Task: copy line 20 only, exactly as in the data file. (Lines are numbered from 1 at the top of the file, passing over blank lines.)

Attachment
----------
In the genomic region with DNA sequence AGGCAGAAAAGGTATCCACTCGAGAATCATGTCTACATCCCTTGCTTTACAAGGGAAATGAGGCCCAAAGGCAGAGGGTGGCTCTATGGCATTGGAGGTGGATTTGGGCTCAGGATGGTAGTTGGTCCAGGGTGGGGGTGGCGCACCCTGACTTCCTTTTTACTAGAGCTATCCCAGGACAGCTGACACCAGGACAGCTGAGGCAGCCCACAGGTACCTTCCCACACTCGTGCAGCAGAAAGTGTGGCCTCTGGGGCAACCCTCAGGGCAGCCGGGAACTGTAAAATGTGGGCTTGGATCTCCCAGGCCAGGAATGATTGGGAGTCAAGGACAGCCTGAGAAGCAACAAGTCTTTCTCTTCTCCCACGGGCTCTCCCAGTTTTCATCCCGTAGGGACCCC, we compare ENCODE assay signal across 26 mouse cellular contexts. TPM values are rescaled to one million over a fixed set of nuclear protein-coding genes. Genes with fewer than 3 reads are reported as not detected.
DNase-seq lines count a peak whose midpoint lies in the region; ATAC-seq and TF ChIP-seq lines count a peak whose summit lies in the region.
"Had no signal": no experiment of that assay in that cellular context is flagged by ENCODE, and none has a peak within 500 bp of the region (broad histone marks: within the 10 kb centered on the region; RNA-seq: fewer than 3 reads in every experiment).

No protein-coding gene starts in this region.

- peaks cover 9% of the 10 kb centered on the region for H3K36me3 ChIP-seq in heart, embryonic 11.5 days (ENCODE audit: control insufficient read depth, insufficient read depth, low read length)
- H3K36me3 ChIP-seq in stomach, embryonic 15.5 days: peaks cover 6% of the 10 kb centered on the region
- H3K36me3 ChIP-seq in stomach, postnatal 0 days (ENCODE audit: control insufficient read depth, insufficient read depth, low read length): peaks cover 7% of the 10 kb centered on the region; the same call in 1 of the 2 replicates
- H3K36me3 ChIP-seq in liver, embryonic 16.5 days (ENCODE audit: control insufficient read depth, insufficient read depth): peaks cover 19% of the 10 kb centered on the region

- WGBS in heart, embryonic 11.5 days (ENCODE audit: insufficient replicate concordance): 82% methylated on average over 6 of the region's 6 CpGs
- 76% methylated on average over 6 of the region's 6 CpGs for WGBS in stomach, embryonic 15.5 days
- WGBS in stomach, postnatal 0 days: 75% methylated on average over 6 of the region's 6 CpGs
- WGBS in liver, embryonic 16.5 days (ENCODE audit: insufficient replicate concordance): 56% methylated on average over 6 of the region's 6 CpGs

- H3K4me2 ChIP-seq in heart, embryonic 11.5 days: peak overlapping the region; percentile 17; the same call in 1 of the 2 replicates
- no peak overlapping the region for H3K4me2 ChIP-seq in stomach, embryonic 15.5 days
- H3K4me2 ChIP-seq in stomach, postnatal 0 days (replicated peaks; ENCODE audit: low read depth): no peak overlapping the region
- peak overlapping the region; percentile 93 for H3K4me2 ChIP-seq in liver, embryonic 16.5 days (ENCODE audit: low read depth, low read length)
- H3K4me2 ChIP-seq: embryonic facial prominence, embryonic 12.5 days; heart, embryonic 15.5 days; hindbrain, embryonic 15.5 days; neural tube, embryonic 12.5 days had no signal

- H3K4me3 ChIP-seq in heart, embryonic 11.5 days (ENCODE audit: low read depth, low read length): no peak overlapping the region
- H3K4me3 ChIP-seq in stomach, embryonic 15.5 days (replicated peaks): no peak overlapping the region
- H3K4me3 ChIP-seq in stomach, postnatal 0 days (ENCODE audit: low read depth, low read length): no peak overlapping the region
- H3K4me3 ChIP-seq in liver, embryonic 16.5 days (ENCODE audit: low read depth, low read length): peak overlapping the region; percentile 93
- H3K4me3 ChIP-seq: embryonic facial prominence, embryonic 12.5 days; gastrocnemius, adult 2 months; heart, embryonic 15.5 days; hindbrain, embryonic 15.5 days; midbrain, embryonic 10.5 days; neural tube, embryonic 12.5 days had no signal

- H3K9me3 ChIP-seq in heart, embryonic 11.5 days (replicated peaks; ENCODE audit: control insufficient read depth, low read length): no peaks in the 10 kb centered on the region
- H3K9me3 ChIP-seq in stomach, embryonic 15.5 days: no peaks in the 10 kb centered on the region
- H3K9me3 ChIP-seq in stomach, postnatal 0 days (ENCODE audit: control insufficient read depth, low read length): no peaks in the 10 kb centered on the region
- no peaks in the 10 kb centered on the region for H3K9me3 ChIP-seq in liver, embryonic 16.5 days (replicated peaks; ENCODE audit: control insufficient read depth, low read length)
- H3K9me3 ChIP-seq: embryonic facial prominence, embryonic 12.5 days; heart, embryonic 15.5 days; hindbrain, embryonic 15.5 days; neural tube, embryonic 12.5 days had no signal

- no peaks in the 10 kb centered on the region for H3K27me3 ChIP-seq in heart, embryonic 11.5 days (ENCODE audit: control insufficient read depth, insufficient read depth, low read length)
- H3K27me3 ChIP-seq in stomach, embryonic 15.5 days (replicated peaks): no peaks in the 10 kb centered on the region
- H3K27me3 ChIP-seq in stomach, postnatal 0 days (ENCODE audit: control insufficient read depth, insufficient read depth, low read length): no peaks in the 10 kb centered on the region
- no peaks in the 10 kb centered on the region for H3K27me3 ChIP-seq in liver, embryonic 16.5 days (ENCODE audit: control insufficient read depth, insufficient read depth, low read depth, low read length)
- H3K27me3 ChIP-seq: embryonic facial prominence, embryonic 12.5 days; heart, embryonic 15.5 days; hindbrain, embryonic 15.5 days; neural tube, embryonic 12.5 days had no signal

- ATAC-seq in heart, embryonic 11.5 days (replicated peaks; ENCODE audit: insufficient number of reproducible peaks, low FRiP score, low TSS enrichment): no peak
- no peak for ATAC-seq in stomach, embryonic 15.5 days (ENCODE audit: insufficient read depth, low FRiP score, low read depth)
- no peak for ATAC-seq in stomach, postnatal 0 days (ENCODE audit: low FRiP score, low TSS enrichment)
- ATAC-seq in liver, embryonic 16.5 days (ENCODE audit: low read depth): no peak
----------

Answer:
- H3K4me3 ChIP-seq in stomach, postnatal 0 days (ENCODE audit: low read depth, low read length): no peak overlapping the region